This cooling water must go to drain. The cost of this water must be balanced against the costs of the other two cooling options (air-over-oil and chiller), which would not have any water going down the drain.
Public utility water is usually acceptable for cooling purposes. In situations where the water contains heavy mineral deposits, the exchanger tubes may eventually become restricted by particle buildup. If this is a chronic problem, pre-filtration and/or water softening may be necessary.
Depending upon plant setup, ambient temperature can also be a factor in cooling the hydraulic fluid. Additional cooling may be required if the intensifier and/or heat exchanger is confined to a small, high-temperature space.
Figure 1 - View of heat exchanger
2. Air-Over-Oil Cooler
Some pumps will use an oil-air cooler to remove heat from the hydraulic oil, so no heat exchanger is required. In the summer, the unit can be vented outside the building to remove the heat from the building. In the winter it can be vented inside the building to help out with heating the building.
A chiller can be used to re-circulate the cooling water that is used by the intensifier’s heat exchanger. It cools the water and then sends it through the heat exchanger again, creating a closed loop. A chiller is most effective in worth considering in a few situations in particular:
- Warmer climates where the efficiency of the heat exchanger may be reduce
- Facilities that cannot send any water to a drain
- Parts of the country where there is a water shortage, or if the cost of water is high, because a 50 HP pump can use up to 5 gpm for cooling the hydraulics
The chiller will only reuse the cooling water; you will still be putting approximately 1 gpm with a 50 hp pump of fresh water through the cutting head, which will not be reused with the chiller.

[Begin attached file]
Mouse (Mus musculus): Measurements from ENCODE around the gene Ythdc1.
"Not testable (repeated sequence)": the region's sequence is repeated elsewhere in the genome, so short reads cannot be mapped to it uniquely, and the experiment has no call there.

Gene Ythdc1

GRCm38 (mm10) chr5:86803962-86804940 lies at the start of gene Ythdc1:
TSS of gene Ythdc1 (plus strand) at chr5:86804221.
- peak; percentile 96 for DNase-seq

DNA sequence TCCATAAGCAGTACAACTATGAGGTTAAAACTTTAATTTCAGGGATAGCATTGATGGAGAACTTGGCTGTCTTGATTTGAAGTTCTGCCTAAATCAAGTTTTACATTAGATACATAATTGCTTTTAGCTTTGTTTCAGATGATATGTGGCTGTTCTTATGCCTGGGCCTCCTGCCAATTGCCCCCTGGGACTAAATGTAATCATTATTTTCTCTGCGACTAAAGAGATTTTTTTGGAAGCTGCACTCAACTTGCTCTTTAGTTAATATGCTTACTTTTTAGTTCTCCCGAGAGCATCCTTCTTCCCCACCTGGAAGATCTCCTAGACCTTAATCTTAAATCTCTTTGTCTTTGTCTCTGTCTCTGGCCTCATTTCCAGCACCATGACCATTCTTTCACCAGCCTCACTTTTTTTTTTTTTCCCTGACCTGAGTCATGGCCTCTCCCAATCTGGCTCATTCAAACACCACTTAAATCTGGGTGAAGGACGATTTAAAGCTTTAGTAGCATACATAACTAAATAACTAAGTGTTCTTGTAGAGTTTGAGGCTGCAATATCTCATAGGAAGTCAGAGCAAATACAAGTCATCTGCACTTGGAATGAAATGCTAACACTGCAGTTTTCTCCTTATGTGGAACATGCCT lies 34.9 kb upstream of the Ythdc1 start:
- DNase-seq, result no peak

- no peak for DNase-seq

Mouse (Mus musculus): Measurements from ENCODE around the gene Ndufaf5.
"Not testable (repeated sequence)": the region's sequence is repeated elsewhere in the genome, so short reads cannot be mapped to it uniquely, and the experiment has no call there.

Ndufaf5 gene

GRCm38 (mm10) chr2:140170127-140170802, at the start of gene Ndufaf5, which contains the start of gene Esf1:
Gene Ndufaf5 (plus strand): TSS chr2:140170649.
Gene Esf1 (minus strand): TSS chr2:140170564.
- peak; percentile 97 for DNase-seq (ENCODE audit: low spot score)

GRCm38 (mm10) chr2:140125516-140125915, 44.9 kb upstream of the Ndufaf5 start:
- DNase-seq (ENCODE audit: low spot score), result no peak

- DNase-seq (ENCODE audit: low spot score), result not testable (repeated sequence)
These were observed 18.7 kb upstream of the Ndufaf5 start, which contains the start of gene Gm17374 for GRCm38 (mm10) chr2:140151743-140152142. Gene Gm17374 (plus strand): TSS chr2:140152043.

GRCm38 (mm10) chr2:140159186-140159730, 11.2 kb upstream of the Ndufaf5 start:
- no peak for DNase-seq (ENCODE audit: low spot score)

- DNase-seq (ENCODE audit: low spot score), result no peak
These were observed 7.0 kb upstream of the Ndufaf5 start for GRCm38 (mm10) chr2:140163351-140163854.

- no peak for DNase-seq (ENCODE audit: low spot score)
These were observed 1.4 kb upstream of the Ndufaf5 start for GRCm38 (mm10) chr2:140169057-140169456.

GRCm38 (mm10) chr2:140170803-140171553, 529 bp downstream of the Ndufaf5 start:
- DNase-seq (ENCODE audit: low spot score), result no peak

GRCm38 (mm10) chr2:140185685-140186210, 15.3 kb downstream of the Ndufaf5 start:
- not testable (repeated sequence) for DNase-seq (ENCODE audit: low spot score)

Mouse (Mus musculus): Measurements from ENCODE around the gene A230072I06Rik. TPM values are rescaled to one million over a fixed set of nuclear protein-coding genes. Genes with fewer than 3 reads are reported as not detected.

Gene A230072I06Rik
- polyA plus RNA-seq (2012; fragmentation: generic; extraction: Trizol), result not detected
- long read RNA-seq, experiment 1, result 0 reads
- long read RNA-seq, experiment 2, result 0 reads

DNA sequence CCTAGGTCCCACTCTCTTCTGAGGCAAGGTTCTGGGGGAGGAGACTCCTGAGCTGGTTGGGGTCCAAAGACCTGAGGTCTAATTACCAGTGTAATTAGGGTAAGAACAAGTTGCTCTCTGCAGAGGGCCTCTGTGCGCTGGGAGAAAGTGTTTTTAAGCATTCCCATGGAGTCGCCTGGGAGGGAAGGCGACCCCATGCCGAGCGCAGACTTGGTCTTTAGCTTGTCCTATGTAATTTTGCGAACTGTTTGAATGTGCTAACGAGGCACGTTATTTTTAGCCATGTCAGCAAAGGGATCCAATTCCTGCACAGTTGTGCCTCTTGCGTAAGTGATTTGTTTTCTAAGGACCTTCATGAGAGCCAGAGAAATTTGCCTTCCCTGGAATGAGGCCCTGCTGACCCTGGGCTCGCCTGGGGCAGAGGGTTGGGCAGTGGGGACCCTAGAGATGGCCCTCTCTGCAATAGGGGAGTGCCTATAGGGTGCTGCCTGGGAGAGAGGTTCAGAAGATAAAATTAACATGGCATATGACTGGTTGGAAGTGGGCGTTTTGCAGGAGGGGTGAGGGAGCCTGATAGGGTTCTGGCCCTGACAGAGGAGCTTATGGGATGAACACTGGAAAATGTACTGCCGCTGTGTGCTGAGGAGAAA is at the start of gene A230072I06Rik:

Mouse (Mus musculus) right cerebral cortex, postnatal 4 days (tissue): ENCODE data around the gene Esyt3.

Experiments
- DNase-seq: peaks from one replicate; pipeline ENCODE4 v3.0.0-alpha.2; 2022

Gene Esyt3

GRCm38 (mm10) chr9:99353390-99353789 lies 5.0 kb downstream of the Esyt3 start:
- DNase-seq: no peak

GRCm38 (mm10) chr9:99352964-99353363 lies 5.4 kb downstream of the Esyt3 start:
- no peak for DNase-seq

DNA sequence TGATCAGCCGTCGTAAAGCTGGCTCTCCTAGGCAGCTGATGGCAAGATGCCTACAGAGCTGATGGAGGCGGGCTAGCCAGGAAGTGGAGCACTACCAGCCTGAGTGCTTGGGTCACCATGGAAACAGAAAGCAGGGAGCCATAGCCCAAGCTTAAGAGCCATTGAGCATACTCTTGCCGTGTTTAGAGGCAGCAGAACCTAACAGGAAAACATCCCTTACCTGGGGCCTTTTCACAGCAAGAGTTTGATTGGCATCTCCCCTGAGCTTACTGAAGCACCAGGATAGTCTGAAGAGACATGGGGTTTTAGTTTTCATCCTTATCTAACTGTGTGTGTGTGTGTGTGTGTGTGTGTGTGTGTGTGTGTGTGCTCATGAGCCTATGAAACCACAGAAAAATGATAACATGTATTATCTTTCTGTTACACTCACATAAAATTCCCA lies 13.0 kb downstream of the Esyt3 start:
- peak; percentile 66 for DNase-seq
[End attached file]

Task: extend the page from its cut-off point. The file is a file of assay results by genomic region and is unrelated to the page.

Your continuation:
Incoming water for the intensifier should also be maintained at 70° F (21° C) or cooler for best high pressure seal life. If this temperature cannot be maintained, then the chiller can also be used for this water.
Filtering of Drain Water
If you have water from the waterjet tank going to drain, you will have suspended solids in this water (abrasive and small amounts of kerf material). To avoid the potential of clogging up sewer lines, this water should run through some sort of filter or weir tank to get as much suspended solids as possible out of the drain water. The filter could be as simple as a sock filter. Sock filters are available in various micron sizes. Something like a paper bed filter can have a roll of filter media that is continually advanced as the drain water passes through it.
Water circuit options
Following are 4 different scenarios for the water flow through a waterjet cutting system.
Heat exchanger in pump, all water runs to a drain.
Chiller and heat exchanger. Water for heat exchanger re-circulates; used water from cutting runs to drain.
Heat exchanger, chiller and WRS-3000 water recycling unit. No water to drain. Only water required is make-up water to replace evaporation and spillage.
Recommendation for Water Treatment
WARDJet has found that the use of a good quality water softener in conjunction with a 0.2 absolute final filter to be successful for treatment of water for the intensifier. This setup can be used as long as the water from the cutting tank is not being recycled for use through the intensifier. In the worst case, if seal life does not seem to be living up to expectations, then a DI or RO system can be installed.